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Single Page Chapter V

PAGE 160:
CHAPTER V

Monachism, to which the rise of the other can be traced, as light is from darkness, may be a question entitled to some consideration.

Mr Livingston, having completed the preparatory arrangements which he judged necessary to facilitate the prosecution of his studies, as soon as the session of the university opened, was admitted a member, and commenced a regular attendance upon several professors. Professor Bonnet, whose department was didactic and polemic theology, he considered his Gamaliel. He attended also Professor Elsnerus, in didactic theology: in the Hebrew language, and Jewish antiquities, Professor Ravius: in the biblical criticism of the New Testament, Professor Segaar: and subsequently, upon the Greek of the New Testament, Professor Van Goens,

These learned men, it ought to be observed, delivered all their lectures in the Latin language, and our young student not being sufficiently familiar with it to understand it in oral discourse, would not, at first, as may be supposed, hear them with either much interest or benefit. But, he applied himself afresh most assiduously to the study of the Latin classics; and, as he had been well grounded in the elementary principles of the language, he soon

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CHAPTER V

acquired a competent knowledge of it. After a little while, as the result of this application, he found he could receive the instructions of his professors, without embarrassment or loss of any consequence.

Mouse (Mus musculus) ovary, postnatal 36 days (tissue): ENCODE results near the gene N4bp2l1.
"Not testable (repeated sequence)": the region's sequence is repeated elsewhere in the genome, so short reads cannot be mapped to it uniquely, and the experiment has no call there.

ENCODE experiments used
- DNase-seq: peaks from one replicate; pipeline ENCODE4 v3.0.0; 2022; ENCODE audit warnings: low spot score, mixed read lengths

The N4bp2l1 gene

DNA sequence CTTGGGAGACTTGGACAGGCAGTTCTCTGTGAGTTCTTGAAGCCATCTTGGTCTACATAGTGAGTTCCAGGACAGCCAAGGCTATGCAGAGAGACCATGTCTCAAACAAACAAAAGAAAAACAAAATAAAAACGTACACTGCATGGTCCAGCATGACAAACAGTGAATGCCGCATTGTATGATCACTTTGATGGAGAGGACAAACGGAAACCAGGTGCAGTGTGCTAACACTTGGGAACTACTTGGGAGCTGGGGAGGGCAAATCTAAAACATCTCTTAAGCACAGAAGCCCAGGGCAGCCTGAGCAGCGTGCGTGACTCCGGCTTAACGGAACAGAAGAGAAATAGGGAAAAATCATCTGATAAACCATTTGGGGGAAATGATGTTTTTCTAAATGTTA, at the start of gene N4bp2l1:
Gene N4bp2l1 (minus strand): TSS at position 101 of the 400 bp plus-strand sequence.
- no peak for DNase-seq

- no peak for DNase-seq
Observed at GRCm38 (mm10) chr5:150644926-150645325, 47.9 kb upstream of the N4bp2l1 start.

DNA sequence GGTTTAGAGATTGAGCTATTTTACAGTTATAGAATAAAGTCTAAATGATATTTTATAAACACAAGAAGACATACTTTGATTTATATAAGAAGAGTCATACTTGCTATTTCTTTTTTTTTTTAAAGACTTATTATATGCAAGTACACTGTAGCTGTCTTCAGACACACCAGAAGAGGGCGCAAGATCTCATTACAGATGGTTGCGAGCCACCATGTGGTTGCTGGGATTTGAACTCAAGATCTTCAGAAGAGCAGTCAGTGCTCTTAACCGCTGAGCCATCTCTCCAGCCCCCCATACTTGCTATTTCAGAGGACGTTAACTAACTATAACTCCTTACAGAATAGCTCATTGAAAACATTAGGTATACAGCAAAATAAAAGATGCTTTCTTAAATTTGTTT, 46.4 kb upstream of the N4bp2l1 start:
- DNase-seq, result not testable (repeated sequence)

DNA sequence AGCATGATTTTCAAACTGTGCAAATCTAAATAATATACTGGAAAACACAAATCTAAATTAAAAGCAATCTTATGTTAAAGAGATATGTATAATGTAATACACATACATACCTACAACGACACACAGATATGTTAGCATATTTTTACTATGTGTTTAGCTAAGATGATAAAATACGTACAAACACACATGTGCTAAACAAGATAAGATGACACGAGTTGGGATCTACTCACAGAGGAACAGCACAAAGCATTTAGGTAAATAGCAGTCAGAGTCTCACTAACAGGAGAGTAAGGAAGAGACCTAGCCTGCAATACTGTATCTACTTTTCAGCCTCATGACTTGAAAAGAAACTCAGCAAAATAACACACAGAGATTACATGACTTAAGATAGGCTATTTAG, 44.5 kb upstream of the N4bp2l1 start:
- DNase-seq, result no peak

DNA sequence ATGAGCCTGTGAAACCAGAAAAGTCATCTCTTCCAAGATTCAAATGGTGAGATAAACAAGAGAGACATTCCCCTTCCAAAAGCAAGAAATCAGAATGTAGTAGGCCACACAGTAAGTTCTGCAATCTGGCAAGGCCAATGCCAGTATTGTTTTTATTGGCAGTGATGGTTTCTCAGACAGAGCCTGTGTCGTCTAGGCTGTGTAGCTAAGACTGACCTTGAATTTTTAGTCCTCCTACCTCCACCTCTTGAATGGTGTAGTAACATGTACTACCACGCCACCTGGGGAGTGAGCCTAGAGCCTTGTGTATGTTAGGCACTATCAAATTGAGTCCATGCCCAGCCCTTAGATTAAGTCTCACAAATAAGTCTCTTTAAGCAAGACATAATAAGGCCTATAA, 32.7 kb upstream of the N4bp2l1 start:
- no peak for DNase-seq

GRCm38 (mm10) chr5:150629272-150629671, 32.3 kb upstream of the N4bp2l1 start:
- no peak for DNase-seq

Before he left the University, he could speak the Latin almost as readily as his native tongue, the Dutch equally or more so; and, to quote his own words, he "thought and wrote, and even prayed in secret, undesignedly, sometimes in Latin, and sometimes in Dutch."

Besides pursuing with ardour and diligence the studies that have been enumerated, he sought to improve every opportunity he had to gain useful information of any sort, or upon other subjects, though not immediately connected with theology; and for this purpose, he occasionally attended the pubhc lectures upon chemistry, anatomy, and dissections. During the whole period of his stay at the University, he appears to have conscientiously endeavoured to make the best possible use of his time for his own advantage, or that of others and thus to serve and glorify God,

And it may be further remarked, that while he laboured to obtain an extensive and thorough






        
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